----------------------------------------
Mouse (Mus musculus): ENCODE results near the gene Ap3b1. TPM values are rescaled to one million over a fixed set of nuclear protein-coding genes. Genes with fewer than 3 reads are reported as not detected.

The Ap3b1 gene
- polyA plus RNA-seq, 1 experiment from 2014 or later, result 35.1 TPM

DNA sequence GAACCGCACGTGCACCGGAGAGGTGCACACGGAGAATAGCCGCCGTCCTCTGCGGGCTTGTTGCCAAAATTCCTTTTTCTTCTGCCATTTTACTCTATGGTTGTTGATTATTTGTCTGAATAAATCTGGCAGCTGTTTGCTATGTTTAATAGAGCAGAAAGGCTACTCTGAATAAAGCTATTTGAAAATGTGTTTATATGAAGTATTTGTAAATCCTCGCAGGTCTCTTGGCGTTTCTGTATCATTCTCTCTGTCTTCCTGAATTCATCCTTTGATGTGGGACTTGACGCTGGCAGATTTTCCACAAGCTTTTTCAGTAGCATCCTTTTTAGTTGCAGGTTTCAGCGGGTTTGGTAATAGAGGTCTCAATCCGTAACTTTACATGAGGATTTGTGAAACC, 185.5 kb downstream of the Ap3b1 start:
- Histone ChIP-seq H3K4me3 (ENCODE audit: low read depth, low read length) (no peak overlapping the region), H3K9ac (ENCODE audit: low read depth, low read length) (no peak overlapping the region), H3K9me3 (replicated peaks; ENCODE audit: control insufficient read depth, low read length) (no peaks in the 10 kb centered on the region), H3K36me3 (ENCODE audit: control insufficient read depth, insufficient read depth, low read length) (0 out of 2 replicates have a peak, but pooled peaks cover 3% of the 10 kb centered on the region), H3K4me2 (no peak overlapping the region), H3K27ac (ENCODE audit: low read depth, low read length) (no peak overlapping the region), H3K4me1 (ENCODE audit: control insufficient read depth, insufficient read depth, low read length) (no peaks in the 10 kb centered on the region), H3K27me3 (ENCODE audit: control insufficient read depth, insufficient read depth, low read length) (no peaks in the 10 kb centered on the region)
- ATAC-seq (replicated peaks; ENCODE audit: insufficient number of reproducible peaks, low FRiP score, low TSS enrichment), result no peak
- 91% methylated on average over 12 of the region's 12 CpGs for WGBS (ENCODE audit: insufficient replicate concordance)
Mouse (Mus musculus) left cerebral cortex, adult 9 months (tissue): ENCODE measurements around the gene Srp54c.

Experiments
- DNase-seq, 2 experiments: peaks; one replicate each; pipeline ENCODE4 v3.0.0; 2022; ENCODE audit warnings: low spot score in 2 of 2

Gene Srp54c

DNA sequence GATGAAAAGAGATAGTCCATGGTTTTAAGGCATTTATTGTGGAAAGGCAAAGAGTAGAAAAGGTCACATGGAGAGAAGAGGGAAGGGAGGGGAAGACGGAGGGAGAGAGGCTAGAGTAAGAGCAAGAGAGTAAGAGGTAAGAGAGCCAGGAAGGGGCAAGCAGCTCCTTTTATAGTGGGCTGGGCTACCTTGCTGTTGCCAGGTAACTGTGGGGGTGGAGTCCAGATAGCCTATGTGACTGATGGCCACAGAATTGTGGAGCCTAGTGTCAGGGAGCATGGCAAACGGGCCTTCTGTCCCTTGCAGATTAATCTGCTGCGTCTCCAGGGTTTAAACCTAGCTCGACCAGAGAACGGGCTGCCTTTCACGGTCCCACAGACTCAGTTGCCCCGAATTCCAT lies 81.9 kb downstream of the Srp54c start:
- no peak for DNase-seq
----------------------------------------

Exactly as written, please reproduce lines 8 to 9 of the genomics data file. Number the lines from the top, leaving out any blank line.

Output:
Mouse (Mus musculus) left cerebral cortex, adult 9 months (tissue): ENCODE measurements around the gene Srp54c.

Experiments